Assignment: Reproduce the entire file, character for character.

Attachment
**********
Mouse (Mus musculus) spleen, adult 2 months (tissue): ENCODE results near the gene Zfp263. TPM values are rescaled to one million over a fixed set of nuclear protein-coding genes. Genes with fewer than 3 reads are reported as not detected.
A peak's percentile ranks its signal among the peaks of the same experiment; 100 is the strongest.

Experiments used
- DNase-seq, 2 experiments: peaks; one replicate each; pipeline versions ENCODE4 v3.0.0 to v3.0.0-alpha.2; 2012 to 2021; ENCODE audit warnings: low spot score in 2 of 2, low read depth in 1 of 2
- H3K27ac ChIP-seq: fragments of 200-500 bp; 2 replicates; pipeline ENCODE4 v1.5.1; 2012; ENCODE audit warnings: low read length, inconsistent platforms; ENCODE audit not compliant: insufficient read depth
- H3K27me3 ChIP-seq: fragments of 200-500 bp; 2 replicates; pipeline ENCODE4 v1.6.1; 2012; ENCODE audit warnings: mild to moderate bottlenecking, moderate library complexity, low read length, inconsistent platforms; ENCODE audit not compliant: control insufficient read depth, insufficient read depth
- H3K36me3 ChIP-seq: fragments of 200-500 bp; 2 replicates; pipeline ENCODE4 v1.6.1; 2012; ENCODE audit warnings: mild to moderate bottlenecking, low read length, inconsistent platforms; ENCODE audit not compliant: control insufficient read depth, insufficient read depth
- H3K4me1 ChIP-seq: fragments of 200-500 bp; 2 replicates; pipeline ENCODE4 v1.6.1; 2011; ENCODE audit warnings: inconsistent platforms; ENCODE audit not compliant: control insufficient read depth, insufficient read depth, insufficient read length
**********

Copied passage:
Mouse (Mus musculus) spleen, adult 2 months (tissue): ENCODE results near the gene Zfp263. TPM values are rescaled to one million over a fixed set of nuclear protein-coding genes. Genes with fewer than 3 reads are reported as not detected.
A peak's percentile ranks its signal among the peaks of the same experiment; 100 is the strongest.

Experiments used
- DNase-seq, 2 experiments: peaks; one replicate each; pipeline versions ENCODE4 v3.0.0 to v3.0.0-alpha.2; 2012 to 2021; ENCODE audit warnings: low spot score in 2 of 2, low read depth in 1 of 2
- H3K27ac ChIP-seq: fragments of 200-500 bp; 2 replicates; pipeline ENCODE4 v1.5.1; 2012; ENCODE audit warnings: low read length, inconsistent platforms; ENCODE audit not compliant: insufficient read depth
- H3K27me3 ChIP-seq: fragments of 200-500 bp; 2 replicates; pipeline ENCODE4 v1.6.1; 2012; ENCODE audit warnings: mild to moderate bottlenecking, moderate library complexity, low read length, inconsistent platforms; ENCODE audit not compliant: control insufficient read depth, insufficient read depth
- H3K36me3 ChIP-seq: fragments of 200-500 bp; 2 replicates; pipeline ENCODE4 v1.6.1; 2012; ENCODE audit warnings: mild to moderate bottlenecking, low read length, inconsistent platforms; ENCODE audit not compliant: control insufficient read depth, insufficient read depth
- H3K4me1 ChIP-seq: fragments of 200-500 bp; 2 replicates; pipeline ENCODE4 v1.6.1; 2011; ENCODE audit warnings: inconsistent platforms; ENCODE audit not compliant: control insufficient read depth, insufficient read depth, insufficient read length